PHILADELPHIA -- Now the Philadelphia Flyers have a distraction.
The Flyers delicately tiptoed around two potentially monstrous disruptions -- coach Roger Neilson's banishment to the press box and the injured Eric Lindros' return to the practice rink -- in order to keep their focus on the Pittsburgh Penguins.
Or did they?
The Flyers, playing for the first time in a week, looked distracted, tentative and rusty in a 2-0 loss to Pittsburgh in Game 1 Thursday, allowing the Penguins to dictate the game's flow and personality.
So, one game into an Eastern Conference semifinal series many in Philadelphia regarded as a foregone conclusion, the Flyers face their first crisis of these 2000 playoffs. It threatens to unravel their season, much like the last two came apart with first-round losses the last two years to Buffalo and Toronto.
Even if they win Game 2 Saturday, the Flyers have conceded home ice to the Penguins, who had lost 16 consecutive games in Philadelphia. The Flyers' challenge is to seize it back from a confident, improving team that took out second-seeded Washington in the first round.
"We feel good about our chances. We have nothing to lose," said Penguins star Jaromir Jagr, who leads playoff scorers with 11 points in six games. "There's no pressure on us."
Instead, the pressure has shifted to the Flyers, who proved unworthy of handling such crises in their recent playoff past. They have not lost the first game of a series and gone on to win that series since 1989.
"We weren't going to win four straight," Flyers forward John LeClair said. "That's a pretty good team over there.
But not the top-seeded team, like the Flyers are. Should the Flyers somehow lose again Saturday, and the pressure cooker environment created by some of the most demanding fans in sports may become insufferable as the series shifts to Pittsburgh for Games 3 and 4 next week.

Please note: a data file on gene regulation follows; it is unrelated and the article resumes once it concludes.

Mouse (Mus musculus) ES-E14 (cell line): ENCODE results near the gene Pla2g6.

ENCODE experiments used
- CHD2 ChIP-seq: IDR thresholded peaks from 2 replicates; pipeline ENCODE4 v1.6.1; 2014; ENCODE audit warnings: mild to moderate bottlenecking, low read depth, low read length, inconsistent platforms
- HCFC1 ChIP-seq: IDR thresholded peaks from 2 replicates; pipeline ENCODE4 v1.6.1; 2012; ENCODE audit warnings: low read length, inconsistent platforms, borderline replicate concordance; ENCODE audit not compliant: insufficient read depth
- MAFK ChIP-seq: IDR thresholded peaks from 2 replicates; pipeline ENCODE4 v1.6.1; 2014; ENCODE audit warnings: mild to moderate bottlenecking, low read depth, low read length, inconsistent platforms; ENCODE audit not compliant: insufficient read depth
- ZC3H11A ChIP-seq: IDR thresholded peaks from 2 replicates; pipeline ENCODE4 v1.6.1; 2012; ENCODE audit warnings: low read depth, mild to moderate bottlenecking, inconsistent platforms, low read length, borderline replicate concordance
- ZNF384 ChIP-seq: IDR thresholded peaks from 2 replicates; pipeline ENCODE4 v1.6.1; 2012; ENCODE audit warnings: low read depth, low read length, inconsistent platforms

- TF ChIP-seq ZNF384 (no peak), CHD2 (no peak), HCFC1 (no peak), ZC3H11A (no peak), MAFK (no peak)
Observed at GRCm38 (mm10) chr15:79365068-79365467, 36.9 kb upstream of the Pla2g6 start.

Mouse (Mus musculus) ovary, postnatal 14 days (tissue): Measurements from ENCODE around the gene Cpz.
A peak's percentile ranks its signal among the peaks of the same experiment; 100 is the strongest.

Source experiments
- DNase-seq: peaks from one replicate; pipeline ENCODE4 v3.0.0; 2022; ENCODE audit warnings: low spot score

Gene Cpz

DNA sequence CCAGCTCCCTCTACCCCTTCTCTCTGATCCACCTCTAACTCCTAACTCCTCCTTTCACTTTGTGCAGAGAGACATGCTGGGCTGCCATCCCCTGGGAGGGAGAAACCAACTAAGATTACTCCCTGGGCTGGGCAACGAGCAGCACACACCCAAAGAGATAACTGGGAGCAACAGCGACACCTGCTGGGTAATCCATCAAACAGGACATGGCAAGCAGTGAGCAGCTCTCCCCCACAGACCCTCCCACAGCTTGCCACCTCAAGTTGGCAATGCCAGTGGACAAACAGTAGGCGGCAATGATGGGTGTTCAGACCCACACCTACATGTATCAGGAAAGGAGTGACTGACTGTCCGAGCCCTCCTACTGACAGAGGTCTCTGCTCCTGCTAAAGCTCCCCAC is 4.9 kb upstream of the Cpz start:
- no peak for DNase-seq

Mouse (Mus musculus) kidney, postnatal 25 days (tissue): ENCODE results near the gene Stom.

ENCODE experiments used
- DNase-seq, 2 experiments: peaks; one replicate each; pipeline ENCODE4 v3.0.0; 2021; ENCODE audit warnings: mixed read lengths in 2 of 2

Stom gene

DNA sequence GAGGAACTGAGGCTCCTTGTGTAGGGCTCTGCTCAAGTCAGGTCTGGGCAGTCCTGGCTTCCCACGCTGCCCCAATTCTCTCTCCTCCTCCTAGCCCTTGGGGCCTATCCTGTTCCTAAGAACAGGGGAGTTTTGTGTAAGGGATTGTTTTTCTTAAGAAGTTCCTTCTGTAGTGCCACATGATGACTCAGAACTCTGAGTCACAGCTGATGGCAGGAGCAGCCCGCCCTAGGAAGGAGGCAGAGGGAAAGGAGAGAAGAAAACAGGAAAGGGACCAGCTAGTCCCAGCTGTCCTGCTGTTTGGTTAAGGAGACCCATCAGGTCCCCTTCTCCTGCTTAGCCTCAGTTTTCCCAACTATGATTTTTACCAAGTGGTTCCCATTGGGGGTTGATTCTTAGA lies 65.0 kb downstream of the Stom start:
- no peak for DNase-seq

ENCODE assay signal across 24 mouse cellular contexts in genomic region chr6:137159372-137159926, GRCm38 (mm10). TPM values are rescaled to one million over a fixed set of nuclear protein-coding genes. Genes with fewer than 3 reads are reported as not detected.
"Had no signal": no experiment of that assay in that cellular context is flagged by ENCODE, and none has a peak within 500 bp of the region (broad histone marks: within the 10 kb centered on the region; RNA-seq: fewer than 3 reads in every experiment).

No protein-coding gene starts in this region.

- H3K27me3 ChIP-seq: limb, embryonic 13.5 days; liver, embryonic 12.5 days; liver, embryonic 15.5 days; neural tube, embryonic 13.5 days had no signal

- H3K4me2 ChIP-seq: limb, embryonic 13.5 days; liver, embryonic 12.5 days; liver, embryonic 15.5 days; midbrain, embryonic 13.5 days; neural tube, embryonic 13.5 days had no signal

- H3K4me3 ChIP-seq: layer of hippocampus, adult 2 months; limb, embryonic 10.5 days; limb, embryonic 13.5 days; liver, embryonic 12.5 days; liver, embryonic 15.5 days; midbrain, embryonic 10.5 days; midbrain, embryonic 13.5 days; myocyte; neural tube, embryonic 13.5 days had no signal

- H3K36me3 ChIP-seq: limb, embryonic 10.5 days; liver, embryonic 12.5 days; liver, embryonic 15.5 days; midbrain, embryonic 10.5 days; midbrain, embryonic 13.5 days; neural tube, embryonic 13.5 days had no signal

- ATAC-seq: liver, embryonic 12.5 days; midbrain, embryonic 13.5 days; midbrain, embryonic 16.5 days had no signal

"I think you'll see a better hockey game, period, Saturday," Flyers forward Mark Recchi said. "You'll see better skating, you'll see more physical play, and I look for our team to respond. I'm sure you'll see us playing the game we have to play."
That wasn't the game they played Thursday, when the uncharacteristically disciplined Penguins clogged up the neutral zone, took away the passing lanes, sealed off the boards to prevent rushes and prevented the Flyers from cycling the puck. The Penguins clearly had the edge in speed, and they used it to their great advantage.
"They tried to be physical, but I think we had a really good game plan," defenseman Darius Kasparaitis said Friday. "We kept the puck out of our zone, and we didn't let them do any cycling or forechecking. We did a good job of that, but I think they're still going to be very physical in Game 2."
Coach Herb Brooks said the seventh-seeded Penguins had no choice but to play the way they did.
"You've got to dictate things and, if you don't, they'll start dictating to you," he said, "Then, boy, you're in trouble. ... We've got to play that type of defensive game to be successful."
Despite finally ending the six-year losing streak in Philadelphia, the Penguins kept preaching Friday that one game, one road victory doesn't make a series.
A year ago, they beat Toronto 2-0 on the road -- sound familiar? -- in Game 1 of their second-round series, but the Maple Leafs won four of the next five games.
"It's only one game," Jagr said. "They could win the next four."
The Penguins have been outshot in all six playoff games, and were outshot 28-14 in Game 1. Yet they always seem to get as many good scoring chances as their opponent, and goaltender Ron Tugnutt's strong play is allowing them to maintain leads.
Of course, Jagr can neutralize any such disadvantages by himself. Of his four playoff goals, three have been game winners, including his first-period goal Thursday.
"We played into their hands in Game 1," Flyers forward Rick Tocchet said. "We weren't sharp. I don't think you'll see that Saturday."